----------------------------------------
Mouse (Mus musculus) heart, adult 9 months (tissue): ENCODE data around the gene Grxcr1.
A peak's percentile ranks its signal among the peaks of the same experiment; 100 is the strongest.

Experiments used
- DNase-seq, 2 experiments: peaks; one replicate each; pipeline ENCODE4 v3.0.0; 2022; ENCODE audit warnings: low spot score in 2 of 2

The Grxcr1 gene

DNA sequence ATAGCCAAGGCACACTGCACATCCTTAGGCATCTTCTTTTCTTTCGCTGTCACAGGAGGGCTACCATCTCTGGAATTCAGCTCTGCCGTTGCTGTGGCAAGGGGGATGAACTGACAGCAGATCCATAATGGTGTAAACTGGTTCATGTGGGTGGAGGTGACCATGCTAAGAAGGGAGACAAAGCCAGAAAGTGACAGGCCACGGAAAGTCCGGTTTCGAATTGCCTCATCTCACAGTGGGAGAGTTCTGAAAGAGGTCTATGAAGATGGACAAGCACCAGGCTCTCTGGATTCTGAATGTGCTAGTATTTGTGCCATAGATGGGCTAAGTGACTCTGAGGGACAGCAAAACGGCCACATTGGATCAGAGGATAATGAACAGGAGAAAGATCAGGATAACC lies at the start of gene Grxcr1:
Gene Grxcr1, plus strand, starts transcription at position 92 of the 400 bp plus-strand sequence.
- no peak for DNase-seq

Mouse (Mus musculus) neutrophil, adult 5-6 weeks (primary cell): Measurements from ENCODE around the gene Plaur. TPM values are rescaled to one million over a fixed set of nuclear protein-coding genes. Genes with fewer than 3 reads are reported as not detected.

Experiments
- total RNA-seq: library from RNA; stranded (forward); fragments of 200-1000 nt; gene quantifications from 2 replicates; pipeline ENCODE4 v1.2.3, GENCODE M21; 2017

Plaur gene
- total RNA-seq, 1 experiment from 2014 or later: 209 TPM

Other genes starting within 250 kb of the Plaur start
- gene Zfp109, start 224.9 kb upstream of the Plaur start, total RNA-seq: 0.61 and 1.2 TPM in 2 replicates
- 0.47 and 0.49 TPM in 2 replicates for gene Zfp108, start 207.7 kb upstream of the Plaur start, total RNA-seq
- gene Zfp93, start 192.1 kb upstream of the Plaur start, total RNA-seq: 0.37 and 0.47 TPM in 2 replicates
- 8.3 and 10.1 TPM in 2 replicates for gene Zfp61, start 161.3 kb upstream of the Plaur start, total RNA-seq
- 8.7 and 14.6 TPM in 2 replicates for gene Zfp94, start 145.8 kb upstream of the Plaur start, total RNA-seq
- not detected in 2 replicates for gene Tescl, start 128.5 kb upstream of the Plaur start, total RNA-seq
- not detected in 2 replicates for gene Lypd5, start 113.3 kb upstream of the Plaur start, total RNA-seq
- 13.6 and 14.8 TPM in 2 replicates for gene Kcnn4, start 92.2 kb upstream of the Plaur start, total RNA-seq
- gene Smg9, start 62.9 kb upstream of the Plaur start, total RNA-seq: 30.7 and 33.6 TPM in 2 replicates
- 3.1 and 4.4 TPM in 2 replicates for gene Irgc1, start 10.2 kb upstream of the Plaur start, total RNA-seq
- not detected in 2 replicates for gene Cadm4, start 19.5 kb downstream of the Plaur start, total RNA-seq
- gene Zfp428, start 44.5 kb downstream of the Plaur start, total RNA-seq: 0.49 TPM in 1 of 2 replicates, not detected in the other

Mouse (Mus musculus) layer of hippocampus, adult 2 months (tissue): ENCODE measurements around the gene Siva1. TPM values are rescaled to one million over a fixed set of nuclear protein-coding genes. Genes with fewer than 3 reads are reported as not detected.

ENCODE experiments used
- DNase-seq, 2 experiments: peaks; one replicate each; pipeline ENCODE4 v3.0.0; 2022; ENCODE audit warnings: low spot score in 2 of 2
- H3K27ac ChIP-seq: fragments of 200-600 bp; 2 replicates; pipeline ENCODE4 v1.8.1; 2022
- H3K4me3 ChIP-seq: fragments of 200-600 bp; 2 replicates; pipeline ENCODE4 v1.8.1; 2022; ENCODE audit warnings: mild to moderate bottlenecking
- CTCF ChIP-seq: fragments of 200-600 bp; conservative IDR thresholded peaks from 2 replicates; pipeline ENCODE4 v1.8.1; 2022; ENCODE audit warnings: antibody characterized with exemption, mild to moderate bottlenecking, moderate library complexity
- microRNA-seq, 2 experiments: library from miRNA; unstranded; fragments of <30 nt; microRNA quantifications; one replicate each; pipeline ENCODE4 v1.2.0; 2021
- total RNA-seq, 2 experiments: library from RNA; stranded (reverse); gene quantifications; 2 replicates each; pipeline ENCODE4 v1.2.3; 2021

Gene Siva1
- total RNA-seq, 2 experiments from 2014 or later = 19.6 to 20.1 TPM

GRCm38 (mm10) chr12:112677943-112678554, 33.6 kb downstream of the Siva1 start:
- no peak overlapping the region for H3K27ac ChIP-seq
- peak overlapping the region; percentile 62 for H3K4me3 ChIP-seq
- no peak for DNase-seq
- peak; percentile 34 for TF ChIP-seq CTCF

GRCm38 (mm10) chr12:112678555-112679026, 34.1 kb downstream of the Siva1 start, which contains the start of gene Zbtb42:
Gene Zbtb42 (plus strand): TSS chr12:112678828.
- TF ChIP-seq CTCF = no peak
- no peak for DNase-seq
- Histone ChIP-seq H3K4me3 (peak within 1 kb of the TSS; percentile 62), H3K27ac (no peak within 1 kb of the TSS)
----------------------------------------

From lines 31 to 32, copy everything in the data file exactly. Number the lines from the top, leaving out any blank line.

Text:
- H3K4me3 ChIP-seq: fragments of 200-600 bp; 2 replicates; pipeline ENCODE4 v1.8.1; 2022; ENCODE audit warnings: mild to moderate bottlenecking
- CTCF ChIP-seq: fragments of 200-600 bp; conservative IDR thresholded peaks from 2 replicates; pipeline ENCODE4 v1.8.1; 2022; ENCODE audit warnings: antibody characterized with exemption, mild to moderate bottlenecking, moderate library complexity